There are various ways to hide content in web interfaces, but are you aware of the different effects they have on the accessibility of that content? While some might think it’s strange to have multiple different ways to hide content, there are certain benefits that each method provides.
There have been many articles written about hiding content, and this post will cover some of the noted methods, and purposefully ignore others. This article will highlight the methods of hiding content that are most appropriate for modern web development, and note the accessibility impacts of each.
To wrap this all up…
Let’s do a quick recap:
- There are three categories of hidden content:
- Completely Hidden.
- Visually Hidden.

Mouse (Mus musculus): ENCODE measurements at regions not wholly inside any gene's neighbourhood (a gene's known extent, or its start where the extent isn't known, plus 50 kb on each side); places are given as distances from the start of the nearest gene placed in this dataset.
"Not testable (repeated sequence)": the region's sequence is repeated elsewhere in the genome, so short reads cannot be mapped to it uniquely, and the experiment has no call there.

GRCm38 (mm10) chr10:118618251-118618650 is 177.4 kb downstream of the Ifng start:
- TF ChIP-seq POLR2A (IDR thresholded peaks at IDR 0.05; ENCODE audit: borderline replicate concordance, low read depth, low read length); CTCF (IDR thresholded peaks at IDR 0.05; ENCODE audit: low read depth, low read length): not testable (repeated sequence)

- Only Hidden from Assistive Technology.
- Depending on the type of content, you will need to use an appropriate technique to hide it, via:
- Using CSS or [hidden] to hide content completely.
- Using visually-hidden / sr-only classes to visually hide content, but keep it available for assistive technologies.
- Or using aria-hidden=”true” to hide content specifically from screen readers.
Going back to my initial question “why are we hiding content?”, it’s apparent that there are some elements of a UI that truly need to be hidden. And while we have techniques to hide content, but still make it accessible for assistive technology users, I wouldn’t necessarily jump to these techniques as design solutions.
The goal should be to craft interfaces and experiences that are accessible and understandable to as many people as possible. Not to create interfaces where we can shoe horn in additional context by visually hiding it by default.